As part of that project, Oliver had to work with both the local council and planners to get an outcome that’s good for both the customer and the future of the woodland.

Forestry Journal: Forewoman Stephanie assesses her route into a big beech crown.Forewoman Stephanie assesses her route into a big beech crown.

Stephanie said: “We’re aiming to deliver at a high level and work with our industry colleagues to ensure a good standard. It’s fun and you learn a lot along the way. I guess the only jobs we don’t really like are the ones involving clearances and brambles. You just don’t get anything out of it.”

For Oliver, the aim is to become an Arb Approved contractor with more kit and larger contracts. And Stephanie’s aim is to make sure the firm stays inclusive and professional. She explained: “I’m aiming to complete my Level 4 in Arboriculture with the intent of promoting a high standard of knowledge for our future clients.”

For Stephanie, another priority is to educate more people about life in the woods – and in particular see the birth of more forest schools.

She said: “We never had that, but luckily now we’ve got that lifestyle and we can live and breathe it and it would be great to see that carry on into the future.

“Hopefully, approaching educational groups of different ages will not only introduce young children to engage with the outdoors but also expose the industry to older students looking at career choices, guiding them to further education in the subject.”

And for Jon, the woods provide a way of escaping pressure. “I spend half my week working for a fire brigade in a big city,” he said. “It’s very busy, everyone is rushing around constantly and there is lots of traffic and noise. In the woods, you just feel good and all that pressure from metropolitan life vanishes.”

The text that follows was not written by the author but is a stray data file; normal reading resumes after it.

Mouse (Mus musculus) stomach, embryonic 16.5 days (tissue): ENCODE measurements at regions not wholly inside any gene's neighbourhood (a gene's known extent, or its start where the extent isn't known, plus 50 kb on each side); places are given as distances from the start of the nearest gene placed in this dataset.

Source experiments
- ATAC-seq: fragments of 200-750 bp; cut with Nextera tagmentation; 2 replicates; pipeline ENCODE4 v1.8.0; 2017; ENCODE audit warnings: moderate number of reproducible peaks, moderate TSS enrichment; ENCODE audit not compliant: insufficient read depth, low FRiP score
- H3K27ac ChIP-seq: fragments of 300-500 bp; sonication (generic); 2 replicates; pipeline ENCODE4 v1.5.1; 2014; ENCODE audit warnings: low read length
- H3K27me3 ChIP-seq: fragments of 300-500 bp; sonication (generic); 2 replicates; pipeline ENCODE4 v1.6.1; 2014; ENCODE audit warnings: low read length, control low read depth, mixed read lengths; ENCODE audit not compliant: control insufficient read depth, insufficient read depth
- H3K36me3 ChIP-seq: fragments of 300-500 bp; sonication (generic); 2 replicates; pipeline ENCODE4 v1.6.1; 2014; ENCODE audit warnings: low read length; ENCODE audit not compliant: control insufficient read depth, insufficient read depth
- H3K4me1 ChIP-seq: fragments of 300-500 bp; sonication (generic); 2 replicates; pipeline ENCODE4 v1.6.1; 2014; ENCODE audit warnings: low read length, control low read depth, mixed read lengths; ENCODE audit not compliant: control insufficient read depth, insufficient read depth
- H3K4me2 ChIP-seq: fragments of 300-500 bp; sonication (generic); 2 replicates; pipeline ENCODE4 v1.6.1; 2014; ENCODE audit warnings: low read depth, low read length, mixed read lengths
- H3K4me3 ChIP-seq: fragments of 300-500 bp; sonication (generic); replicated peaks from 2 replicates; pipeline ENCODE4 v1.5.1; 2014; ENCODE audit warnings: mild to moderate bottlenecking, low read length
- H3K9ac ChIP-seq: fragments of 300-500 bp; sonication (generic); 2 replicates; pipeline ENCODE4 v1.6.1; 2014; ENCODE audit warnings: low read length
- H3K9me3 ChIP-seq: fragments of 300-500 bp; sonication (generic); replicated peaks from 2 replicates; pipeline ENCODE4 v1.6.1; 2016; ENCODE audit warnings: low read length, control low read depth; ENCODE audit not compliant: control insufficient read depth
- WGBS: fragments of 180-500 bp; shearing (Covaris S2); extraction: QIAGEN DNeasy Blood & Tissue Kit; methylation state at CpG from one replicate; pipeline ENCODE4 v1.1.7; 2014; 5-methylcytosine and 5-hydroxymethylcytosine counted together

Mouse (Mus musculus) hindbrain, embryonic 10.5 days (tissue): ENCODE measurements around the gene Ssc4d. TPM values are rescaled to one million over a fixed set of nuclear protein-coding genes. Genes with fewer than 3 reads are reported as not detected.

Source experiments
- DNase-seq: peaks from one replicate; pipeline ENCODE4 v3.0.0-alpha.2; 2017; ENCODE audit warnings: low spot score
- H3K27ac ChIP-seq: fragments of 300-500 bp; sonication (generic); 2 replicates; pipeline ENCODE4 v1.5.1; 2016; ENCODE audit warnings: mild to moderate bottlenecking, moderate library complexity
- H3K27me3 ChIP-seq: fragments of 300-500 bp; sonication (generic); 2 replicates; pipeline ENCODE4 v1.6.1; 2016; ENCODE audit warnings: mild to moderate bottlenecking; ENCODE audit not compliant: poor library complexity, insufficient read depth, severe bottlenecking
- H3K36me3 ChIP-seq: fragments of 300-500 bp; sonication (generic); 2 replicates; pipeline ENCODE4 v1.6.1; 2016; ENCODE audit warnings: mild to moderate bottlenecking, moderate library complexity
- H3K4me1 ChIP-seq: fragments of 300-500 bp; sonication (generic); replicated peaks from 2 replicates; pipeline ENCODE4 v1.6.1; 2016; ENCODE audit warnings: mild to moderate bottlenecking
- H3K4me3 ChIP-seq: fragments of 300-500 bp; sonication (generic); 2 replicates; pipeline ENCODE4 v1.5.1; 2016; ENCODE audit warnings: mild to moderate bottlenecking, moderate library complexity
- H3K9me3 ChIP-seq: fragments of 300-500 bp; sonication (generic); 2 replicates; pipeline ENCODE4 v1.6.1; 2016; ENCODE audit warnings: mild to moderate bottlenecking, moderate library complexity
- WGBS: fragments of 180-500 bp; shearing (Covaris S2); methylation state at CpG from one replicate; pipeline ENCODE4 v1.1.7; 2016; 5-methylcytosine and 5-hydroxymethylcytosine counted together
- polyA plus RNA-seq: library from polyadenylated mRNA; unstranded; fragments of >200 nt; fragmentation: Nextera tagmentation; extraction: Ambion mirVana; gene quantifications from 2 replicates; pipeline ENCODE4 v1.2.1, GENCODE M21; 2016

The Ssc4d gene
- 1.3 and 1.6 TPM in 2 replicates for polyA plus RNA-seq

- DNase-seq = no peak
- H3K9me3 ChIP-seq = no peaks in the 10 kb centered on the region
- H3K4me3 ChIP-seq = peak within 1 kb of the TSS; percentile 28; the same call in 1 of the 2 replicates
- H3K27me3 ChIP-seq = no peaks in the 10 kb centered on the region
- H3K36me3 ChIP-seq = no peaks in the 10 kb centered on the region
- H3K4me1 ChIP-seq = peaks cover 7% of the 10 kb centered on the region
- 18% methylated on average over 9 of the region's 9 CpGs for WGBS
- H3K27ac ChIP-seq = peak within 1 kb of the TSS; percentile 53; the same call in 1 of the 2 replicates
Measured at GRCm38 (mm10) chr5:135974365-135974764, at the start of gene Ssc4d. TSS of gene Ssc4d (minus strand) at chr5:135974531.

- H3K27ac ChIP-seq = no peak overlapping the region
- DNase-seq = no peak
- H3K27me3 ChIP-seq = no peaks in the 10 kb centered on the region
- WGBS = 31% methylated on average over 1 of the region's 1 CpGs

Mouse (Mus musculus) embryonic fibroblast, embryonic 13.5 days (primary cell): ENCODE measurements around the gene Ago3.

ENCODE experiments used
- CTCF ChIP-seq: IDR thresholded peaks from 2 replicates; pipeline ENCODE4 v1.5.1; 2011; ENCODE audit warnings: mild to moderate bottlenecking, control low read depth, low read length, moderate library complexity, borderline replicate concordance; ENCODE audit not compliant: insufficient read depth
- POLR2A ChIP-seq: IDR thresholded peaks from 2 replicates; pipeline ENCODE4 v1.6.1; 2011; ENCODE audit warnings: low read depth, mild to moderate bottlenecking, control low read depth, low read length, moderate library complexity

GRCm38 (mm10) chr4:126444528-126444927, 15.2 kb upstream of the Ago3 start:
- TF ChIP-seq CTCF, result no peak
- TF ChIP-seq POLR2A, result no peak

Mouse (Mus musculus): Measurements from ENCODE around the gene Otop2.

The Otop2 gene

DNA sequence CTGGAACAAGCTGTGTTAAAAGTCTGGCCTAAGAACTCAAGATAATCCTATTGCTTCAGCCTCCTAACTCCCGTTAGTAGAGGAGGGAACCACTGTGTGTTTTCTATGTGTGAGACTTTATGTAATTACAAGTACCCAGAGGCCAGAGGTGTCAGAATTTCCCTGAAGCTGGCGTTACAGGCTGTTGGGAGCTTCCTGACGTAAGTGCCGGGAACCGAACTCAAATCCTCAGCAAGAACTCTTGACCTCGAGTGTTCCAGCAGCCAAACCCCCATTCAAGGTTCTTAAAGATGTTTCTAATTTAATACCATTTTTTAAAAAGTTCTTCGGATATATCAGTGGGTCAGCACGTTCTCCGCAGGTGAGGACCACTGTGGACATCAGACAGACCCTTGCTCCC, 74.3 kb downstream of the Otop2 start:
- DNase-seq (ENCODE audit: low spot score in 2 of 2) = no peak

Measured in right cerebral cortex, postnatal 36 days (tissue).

Forestry Journal: Oliver keeps the old-school ascent alive with foot-locking.Oliver keeps the old-school ascent alive with foot-locking.

Oliver added: “It all goes back to that big question for our business. How can we create an income from a lifestyle? Luckily, I think we’re getting there.”

The firm’s well aware that working in arboriculture is not without problems – one being the industry’s level of theft.

Forestry Journal: The Logosol B1001 mobile sawmill stands ready for big timber.The Logosol B1001 mobile sawmill stands ready for big timber.

Jon explained: “Almost every day there are companies posting images and videos of break-ins in an attempt to make others aware, and draw attention to the machinery and objects and equipment that have been stolen.

“It’s very difficult for the police to be effective in this area and their hands are largely tied as the criminals targeting the arb companies are largely forensically aware. I’ve spoken to my local police officers and it’s a very frustrating and difficult situation – almost viewed as a rite of passage within the industry.

“Something that’s also frustrating is the insurance companies that refuse to pay out on legitimate claims. This leaves companies unable to recover the items that have been stolen, unable to claim on the policies and often unable to work to earn the money necessary to start again.

“I’ve had many conversations with colleagues that don’t actually pay for certain insurances, and instead they self-insure by putting a percentage of their profits aside to cover the expense of starting over. What makes it even worse is that some of the less reputable companies and individuals are only too happy to buy stolen machines – creating a market that sustains the problem that then goes on to affect the entire industry.”

He added: “On the plus side, I’ve also experienced friends and colleagues rallying round to help out victims, and often lending support, staff and even kit. This is a very positive aspect to our profession, and I’m grateful to my colleagues who’ve helped me out in the past. I bet there aren’t many industries who help each other like that.”